For the first month, Withers set sail every Monday, often carrying Fijians to their Yasawa villages but without a single paying passenger. Finances began to run low and it was 10 days into his second month before Withers secured his first charter, an American Colonel and his wife who had made it quite clear that they expected the perfect holiday. Unfortunately (and quite comically) this didn’t prove to be the case. Withers had earlier conducted a painstaking inspection of the Turaga Levu to see that everything was shipshape: the only place, which required improvement, was the ship’s toilet, where the seat would benefit from a new coat of paint.

At the appointed time, the Turaga Levu set sail and soon the Colonel and his wife were relaxing in fishing chairs trolling for tuna. Later that morning, the calm of the cruise was shattered by a pained bellow from below. It transpired that the Colonel was firmly joined to the toilet seat, still sticky from the fresh coat of paint. Some delicate and painful maneuvering luckily parted man and seat, but the damage to his nether regions was such that the Turaga Levu was obliged to head back to shore in search of a doctor. On his return, drinks and lunch restored the Colonel’s humour and, after overnight treatment, he decided to continue the cruise.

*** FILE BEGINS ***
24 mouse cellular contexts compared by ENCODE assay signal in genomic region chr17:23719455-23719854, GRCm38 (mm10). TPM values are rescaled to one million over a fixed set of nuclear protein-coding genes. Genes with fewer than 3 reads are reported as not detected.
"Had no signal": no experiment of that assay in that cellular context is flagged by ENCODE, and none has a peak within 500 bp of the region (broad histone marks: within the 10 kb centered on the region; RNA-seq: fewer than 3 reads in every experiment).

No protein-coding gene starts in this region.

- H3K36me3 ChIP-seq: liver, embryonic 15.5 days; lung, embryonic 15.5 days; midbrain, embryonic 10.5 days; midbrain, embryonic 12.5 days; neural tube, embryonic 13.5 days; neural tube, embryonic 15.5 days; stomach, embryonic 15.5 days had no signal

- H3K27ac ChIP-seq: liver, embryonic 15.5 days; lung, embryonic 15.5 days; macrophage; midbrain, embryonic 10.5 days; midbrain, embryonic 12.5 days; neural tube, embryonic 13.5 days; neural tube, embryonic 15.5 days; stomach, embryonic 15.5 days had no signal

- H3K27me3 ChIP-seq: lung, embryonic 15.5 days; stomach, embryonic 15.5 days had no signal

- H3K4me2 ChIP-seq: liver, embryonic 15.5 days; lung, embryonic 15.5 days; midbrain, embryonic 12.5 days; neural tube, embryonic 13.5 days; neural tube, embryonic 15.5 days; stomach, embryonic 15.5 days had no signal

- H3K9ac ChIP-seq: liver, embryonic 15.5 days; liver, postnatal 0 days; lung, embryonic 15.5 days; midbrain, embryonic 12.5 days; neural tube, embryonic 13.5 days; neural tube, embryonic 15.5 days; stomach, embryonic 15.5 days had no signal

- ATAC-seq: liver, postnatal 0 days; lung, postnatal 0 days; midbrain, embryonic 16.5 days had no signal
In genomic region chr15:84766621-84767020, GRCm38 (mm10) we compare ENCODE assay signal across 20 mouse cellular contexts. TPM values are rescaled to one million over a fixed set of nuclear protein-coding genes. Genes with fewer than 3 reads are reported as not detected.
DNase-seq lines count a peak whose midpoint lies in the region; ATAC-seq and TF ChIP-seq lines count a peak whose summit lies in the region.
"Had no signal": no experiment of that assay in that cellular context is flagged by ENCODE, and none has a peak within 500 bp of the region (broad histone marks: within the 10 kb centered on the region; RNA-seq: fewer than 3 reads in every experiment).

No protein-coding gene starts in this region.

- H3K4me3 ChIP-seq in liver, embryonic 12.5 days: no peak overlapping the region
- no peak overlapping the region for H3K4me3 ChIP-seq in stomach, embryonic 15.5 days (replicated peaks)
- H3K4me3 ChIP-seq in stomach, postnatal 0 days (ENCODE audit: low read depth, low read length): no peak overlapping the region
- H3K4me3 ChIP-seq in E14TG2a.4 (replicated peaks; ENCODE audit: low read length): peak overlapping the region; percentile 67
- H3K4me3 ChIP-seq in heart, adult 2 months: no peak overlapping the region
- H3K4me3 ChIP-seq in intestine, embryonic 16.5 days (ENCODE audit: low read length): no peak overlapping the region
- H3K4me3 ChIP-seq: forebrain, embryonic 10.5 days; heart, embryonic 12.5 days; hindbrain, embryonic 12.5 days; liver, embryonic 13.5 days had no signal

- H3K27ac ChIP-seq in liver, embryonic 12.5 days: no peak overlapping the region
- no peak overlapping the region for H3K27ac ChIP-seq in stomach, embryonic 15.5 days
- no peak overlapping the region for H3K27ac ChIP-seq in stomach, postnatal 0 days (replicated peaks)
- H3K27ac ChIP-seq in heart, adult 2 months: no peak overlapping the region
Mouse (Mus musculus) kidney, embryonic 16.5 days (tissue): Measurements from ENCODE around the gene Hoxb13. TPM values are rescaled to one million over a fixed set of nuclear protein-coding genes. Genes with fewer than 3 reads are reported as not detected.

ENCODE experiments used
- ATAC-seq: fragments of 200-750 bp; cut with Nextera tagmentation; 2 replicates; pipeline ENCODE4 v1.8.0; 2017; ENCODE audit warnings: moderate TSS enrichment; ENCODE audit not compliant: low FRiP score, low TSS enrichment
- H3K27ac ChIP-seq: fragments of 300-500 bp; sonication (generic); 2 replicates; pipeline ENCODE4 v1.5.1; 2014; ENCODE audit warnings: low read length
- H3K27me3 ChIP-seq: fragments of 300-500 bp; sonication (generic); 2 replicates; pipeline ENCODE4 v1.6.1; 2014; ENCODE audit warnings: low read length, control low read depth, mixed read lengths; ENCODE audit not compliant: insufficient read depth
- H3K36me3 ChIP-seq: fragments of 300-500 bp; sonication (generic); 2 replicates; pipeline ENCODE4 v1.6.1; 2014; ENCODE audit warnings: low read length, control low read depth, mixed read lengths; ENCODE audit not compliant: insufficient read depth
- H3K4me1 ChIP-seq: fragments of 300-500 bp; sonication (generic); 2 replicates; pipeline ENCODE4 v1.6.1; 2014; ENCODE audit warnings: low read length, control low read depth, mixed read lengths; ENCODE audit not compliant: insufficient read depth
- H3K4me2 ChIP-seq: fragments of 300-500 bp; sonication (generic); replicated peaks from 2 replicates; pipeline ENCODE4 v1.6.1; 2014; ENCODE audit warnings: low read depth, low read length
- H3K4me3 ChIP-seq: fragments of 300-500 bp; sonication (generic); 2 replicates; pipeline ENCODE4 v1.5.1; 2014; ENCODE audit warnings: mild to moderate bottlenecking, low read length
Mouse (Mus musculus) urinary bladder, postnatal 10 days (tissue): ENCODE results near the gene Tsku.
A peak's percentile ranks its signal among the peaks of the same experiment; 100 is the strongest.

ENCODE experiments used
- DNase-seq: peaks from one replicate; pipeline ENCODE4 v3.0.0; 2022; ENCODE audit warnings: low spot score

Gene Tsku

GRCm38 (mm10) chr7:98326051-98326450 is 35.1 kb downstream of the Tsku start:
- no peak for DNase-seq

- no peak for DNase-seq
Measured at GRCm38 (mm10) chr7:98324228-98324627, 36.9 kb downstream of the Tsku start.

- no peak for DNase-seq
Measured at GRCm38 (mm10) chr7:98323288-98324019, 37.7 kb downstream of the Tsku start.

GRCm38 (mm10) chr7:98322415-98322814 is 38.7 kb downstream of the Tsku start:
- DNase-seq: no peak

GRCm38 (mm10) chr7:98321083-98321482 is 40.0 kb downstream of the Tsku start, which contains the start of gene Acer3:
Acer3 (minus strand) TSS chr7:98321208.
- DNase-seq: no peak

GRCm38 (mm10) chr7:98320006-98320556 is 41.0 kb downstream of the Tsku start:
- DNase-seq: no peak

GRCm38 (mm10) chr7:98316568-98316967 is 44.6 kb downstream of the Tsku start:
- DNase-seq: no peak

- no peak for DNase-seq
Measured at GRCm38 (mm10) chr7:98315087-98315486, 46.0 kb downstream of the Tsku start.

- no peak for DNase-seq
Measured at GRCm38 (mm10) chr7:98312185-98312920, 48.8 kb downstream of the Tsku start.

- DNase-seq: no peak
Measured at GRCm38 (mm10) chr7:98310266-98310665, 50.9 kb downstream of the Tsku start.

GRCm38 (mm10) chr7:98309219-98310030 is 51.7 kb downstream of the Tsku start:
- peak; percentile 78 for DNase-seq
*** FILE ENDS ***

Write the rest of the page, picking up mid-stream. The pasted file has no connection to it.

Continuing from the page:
During the following three months, only 27 passengers were carried on the cruise. Bankruptcy was imminent and Withers was forced to make a final desperate gamble. After securing agreement with the airlines flying the Pacific to undertake a joint promotion in North America, he sold all his wordly possessions for £7,000 to finance a whirlwind visit to travel agents in the USA and Canada. The gamble paid off. The trickle of visitors rapidly became a steady stream and Blue Lagoon Cruises was underway.

By 1966, Blue Lagoon Cruises had established an international reputation and Withers, now suffering from poor health, was ready to retire to his beloved Waya Island. After much deliberation, he sold the venture to Captain Claude Millar, a well-known New Zealand ship owner, so completing the first chapter of the Blue Lagoon Cruise history.

This briefly is the story of Blue Lagoon Cruises. A simple story of a dream that became a reality and a reality that fulfilled a dream.

Blue Lagoon Cruises today

Blue Lagoon Cruises is managed by the successful South Sea Cruises.

As a result, Blue Lagoon Cruises has undergone a series of changes and improvements, to bring the cruise itineraries up to a whole new level of experience for visitors to Fiji’s wonderful islands.

Blue Lagoon Cruises still retain their important link and special relationship with the Yasawa village locals. The company supports the Yasawa Islands community through association with the Vinaka Fiji Volunteer Progammes, run by the Yasawa Trust Foundation. Blue Lagoon Cruises also remains an important factor in the Yasawa Islands' economy, providing the opportunity for the people of the islands to earn revenue through the company's payments to access beaches and visit villages, for performances of traditional Fijian entertainment and for the sale of village market crafts to guests. Further assistance in times of need also made freely.